Hopefully, I've left room in this text for you to take home this idea without burdening you with the particulars.

And since this is a blog for illustrators (this entry was originally intended for my Drawger blog), I believe that illustrators process imagery at a higher rate than other artists. The world is literally our banquet. All is grist for the mill. We love anything that is graphic. We prefer (or used to) that it also smell of printing ink. Popular and obscure, cinematic and intimate: the more and more diverse, the better. This vast and often uncategorized personal catalog of stimulating images is our edge and our money in the bank. It is the well from which our surreal creativity bursts. We are illustrators: we speak to the people in the people's language and we renew that language each time we do our job.

Friday, November 5, 2010

Well now...

What shall we talk about today?
I think I'll go rummage around and get a picture and see what strikes my fancy:

"10-26-10" (charcoal, watercolor, ink)

I've always liked (Le Douanier) Henri Rousseau and this vegetation is straight out of his famous painting "The Dream" in The Museum of Modern Art in New York city. You know it; this one:
"The Dream" by Henri Rousseau, 1910, MoMA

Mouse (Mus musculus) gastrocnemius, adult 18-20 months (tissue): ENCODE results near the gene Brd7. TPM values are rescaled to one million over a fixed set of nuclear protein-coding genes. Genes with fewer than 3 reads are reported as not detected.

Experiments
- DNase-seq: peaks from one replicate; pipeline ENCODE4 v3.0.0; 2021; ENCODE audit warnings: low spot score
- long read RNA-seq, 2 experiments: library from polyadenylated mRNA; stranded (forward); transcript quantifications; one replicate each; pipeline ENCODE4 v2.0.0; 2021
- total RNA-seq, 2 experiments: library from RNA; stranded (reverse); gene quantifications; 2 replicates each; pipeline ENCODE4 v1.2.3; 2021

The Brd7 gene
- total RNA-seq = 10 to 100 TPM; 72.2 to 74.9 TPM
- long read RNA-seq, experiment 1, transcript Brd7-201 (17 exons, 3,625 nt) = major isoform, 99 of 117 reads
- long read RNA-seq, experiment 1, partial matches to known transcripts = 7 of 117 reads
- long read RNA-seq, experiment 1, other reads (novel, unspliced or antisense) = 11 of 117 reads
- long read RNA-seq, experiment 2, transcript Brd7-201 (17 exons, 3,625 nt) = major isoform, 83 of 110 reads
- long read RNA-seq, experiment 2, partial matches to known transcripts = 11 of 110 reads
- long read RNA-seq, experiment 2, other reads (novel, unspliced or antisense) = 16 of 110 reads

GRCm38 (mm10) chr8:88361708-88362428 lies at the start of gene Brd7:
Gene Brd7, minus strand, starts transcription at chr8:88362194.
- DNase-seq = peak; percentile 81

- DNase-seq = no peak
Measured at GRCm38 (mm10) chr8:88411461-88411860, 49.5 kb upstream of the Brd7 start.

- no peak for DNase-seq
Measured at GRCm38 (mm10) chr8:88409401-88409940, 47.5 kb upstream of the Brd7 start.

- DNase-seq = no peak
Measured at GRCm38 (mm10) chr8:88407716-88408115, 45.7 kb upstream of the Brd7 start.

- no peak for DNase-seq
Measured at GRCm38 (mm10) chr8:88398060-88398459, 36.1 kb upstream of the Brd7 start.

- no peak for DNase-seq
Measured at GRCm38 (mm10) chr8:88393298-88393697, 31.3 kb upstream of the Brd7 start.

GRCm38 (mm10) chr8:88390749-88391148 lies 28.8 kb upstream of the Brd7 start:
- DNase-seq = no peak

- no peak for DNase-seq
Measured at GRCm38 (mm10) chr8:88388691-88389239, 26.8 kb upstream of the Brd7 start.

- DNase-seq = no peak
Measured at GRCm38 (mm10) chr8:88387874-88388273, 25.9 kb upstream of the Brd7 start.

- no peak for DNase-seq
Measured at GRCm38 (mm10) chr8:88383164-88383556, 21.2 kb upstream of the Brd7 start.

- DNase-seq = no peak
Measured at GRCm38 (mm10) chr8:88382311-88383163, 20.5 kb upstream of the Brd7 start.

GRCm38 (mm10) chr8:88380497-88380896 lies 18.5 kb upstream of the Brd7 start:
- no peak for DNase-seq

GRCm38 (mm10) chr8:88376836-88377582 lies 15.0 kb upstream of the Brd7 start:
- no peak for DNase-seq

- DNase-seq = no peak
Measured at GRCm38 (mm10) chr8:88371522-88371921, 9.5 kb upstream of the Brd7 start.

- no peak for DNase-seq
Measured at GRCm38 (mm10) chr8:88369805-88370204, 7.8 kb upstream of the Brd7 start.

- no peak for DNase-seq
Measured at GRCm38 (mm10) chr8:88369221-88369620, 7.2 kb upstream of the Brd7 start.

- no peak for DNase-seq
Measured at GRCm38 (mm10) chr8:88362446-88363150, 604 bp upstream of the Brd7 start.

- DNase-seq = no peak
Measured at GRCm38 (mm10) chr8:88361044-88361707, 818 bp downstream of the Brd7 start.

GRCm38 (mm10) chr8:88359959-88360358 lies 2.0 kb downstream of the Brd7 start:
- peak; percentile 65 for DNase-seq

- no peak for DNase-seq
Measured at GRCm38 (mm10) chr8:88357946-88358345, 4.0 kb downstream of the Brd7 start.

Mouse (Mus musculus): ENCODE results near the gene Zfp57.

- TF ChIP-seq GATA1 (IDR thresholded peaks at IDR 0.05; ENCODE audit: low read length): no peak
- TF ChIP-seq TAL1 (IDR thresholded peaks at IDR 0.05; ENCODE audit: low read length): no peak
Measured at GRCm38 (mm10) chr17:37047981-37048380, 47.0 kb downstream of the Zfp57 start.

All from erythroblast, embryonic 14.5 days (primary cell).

Reproductions of this painting are in art classrooms across the world. Rousseau had an interesting career and I feel an affinity with his ambivalent relationship with his contemporaries and their more "learned" efforts that worked in the contentious dialectic succession of styles that fed the advent of Modernism in Europe at the turn of the 19th Century. Artists like Picasso needed Rousseau to bolster their claim on the native force of the undomesticated imagination. Rousseau craved their attention and relative legitimacy.

I say this not to denigrate Rousseau. I would hope to elevate him (or rather, what he represents for me). The issues that animate the art world are generally pretty small and pretty elitist. I'm certainly not immune to these kinds of topics and dissections. But, truthfully, at the end of the day, what you do as an artist is make a representation of something that made an impression on you and, if you're lucky, it reaches other people and there's a little mental or emotional moment of communion. The picture has to stand on its own. Do you like it or not? Knowing the context or even the textual foundations is great but in the end, I believe that artifacts are frequently stripped of their context. The work should quickly get about its business. Lasting art does this effectively, respectfully (not necessarily politely!) and without apologies or dependence on outside supports.

Well, that's enough blog-blather from this boy. Here's another few doodles from my sketchbook.
Have a good day and visit soon.

The elephant in the room

Wednesday, October 27, 2010

Utter Nonsense!

Feel free to suggest a story or motive…